This church is a significant example of the incipient Gothic Revival in Vermont. Its rare appearance in a Congregational house of worship may have been determined by its designer. The building has been attributed to William Cain, who arrived in Pittsford Mills from Britain's Isle of Man in 1832. However, it has features consistent with the work of his brother John, who joined William after working briefly in Troy, New York, where he knew St. Paul's Episcopal Church, which was modeled on Ithiel Town's Trinity Church in New Haven, Connecticut. Upon his arrival in Vermont, John was employed on a church of this type, Trinity Church in Rutland (1833), built in the mode favored by the Vermont Episcopal diocese. It established him at once as the foremost Gothic Revivalist in Rutland County. With this experience it is not surprising that the brothers were hired for their community's church.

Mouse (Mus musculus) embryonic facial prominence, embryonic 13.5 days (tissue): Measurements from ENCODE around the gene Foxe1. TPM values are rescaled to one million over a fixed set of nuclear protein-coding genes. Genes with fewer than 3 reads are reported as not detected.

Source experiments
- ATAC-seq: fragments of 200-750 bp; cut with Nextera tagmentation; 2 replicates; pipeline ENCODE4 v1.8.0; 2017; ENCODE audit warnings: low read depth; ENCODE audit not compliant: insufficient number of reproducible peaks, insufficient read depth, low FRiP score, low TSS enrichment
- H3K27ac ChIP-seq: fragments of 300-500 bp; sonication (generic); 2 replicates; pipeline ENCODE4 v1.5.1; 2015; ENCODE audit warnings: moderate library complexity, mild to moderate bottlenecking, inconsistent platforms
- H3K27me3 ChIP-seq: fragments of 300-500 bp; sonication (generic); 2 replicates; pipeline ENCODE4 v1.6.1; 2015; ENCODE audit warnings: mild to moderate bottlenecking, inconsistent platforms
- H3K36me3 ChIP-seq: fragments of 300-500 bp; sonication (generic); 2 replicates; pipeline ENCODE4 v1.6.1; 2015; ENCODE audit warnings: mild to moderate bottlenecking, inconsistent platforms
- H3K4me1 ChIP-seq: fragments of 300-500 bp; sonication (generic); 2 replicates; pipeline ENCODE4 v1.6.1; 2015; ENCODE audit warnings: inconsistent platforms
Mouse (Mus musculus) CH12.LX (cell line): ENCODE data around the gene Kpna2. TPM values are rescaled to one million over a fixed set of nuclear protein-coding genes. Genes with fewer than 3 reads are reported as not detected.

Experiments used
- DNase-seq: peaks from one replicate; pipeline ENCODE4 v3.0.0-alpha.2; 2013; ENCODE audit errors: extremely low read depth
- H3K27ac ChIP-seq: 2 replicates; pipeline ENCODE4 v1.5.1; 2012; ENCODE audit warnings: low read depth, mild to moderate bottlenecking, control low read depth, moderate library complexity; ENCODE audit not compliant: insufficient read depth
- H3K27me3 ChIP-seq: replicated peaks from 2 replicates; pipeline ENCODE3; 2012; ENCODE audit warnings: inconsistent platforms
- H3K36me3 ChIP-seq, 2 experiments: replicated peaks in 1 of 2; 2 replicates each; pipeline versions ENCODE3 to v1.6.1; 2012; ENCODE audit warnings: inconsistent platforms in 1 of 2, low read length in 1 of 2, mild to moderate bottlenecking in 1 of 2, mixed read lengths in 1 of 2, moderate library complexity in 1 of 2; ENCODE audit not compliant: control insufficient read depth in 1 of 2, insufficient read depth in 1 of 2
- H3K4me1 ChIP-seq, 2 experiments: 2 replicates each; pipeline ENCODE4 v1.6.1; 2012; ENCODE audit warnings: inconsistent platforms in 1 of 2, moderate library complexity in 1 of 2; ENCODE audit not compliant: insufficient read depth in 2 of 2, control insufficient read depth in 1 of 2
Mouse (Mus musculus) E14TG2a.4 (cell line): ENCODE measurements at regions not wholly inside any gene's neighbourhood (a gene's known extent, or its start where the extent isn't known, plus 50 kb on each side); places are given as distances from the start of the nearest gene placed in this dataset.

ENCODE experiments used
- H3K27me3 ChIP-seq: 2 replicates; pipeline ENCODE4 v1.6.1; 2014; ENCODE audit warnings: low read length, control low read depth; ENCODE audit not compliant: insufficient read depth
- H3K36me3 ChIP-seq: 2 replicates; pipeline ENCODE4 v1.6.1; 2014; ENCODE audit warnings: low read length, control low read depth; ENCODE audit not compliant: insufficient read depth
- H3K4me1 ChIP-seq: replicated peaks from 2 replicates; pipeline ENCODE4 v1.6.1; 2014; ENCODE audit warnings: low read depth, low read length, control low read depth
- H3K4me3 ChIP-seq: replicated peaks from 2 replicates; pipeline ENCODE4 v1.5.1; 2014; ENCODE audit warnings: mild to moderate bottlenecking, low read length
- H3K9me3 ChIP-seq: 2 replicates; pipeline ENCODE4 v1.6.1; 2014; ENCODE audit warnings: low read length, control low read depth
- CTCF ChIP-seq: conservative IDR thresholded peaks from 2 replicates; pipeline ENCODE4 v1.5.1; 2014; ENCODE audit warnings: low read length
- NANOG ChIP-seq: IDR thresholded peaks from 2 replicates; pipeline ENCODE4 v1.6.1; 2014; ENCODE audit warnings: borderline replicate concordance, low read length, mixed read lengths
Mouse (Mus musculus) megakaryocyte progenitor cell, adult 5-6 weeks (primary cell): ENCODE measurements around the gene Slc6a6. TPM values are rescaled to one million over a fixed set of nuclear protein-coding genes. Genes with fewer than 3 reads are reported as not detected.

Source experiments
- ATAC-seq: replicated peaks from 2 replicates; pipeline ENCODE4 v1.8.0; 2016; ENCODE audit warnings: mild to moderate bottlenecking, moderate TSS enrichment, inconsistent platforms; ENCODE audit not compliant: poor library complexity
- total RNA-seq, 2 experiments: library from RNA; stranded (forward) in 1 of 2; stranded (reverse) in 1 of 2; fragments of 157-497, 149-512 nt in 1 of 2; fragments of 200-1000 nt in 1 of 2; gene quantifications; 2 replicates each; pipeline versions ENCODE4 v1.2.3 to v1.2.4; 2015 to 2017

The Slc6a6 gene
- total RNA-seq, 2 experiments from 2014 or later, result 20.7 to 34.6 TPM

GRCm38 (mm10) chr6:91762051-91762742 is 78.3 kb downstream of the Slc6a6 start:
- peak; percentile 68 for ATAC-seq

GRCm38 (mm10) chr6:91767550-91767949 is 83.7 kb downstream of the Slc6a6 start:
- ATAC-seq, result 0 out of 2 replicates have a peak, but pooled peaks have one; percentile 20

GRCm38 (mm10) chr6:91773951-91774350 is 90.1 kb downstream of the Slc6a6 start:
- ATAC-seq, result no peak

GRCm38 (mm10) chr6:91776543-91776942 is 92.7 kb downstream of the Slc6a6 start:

Early in date for the Gothic style, and built for a denomination with strong Federal associations, the building is somewhat hybrid in character. It retains a Federal mix of brick with marble trim, triple doors, strongly marked cornices, and a diminishing multistaged tower. However, the tower advances slightly from the body of the church, breaking the raking cornice to emphasize a more Gothic vertical thrust, and the windows are pointed-arched. The side windows with their pointed mullion patterns and diamond glazing are matched in the half windows above the entrance doors, the tower's large triple window with quatrefoil motifs in a scroll-sawn wooden screen, and the belfry's louvers set within blind pointed arches. Crowning the belfry, and originally also the brick zone of the tower, are bold corner finials and a pierced crenellated parapet that suggest the Cains' knowledge of St. James Episcopal Church (BE10) in Arlington or certainly its Rutland descendant, on which John had worked. An altar alcove, added in 1879, and a late-nineteenth-century lateral porte-cochere accord with the detailing of the church. Behind the church is an eight-bay horse shed (c. 1865), a rare surviving example of a once-common building type.